James Wallenstein plays tricks on us in his first novel, “The Arriviste.” This story about business gone bad opens with a scene of suburban suspense. The new guy on the block, Bud Younger (his name tells you his role), seems to be stalking his wealthy, middle-aged neighbor, Neil Fox (that name, too, provides a clue). Is Bud just an affable upstart looking for a mentor? Or is he trying to take the older, more successful businessman down?
Neil, the narrator, is as gruff and unlikable as Bud is friendly. He’s wary of Bud’s intentions. Should he trust him? They live in Dunsinane: Is Neil playing the role of Macbeth? Is Younger standing in for Malcolm? Wallenstein keeps these questions open through to the end. That’s the trick, and it’s a mean one — both clever and annoying — to suspend the resolution for so long.
Neil owns property and maintains offshore accounts. Bud, who moves nearby just as Neil’s wife leaves him, insinuates himself with Neil’s shady brother, and eventually the three of them set up shop on a Caribbean island, making deals with the local pols for manufacturing and real estate (though the details of these businesses are never spelled out). Neil tries to keep his relationship with Bud strictly business, but he gets drawn into a pas de deux with Bud, who keeps appearing at his house unannounced. Neil refuses invitations to his new neighbor’s parties, only to stumble over at the last minute, despite his better instincts. Bud introduces Neil to his sexy employee Cecilia, with whom Neil is entranced. But is she also Bud’s lover?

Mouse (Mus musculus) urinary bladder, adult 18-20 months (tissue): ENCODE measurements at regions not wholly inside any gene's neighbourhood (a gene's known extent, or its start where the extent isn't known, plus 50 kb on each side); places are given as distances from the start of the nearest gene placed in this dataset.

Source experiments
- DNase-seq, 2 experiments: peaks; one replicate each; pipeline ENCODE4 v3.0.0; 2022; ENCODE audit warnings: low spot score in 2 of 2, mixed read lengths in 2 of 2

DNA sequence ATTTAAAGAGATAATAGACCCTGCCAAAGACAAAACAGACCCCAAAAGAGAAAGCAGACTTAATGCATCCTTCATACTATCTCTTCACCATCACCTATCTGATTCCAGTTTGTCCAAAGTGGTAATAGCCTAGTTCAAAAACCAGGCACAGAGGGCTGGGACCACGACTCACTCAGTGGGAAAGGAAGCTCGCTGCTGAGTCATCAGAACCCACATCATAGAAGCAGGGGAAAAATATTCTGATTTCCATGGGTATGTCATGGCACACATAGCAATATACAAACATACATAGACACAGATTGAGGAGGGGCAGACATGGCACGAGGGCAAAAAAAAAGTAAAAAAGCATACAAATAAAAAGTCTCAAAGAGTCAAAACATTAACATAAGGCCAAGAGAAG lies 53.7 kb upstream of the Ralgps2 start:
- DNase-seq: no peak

The plot promises to pick up only to be perennially becalmed. But plot is just one of Wallenstein’s concerns. He loves set pieces outfitted with period details from the 1970s: cranks for car windows, Jack LaLanne health spas, afternoon newspapers, station wagons, telexes, the new Madison Square Garden and everywhere — in the trains, bars and houses — cigarettes. These props are strewn through scenes of manly pursuits: Characters drive, swim, play tennis, mow the lawn, dance. They remain at arm’s length, but we’re diverted by the cinematic atmospherics of these dreamy scapes.
Besides, this novel is in the details. When Neil is awakened one morning by the phone, he thinks, “Another diabolical particular: how the timbre of a ringing phone can seem to change in a series of identical rings, how the friendly invitation of the first ring becomes a plea by the fourth and a threat by the sixth, turns brittle by the eighth and menacing by the twelfth.” “The Arriviste” is stocked with such objects, onto which Neil projects changeable meanings. Just like that diabolical Bud: He rings the same way every time, but Neil always hears something different.
Trubek is the author of “A Skeptic’s Guide to Writer’s Houses.”
By James Wallenstein
Milkweed. 298 pp. Paperback, $16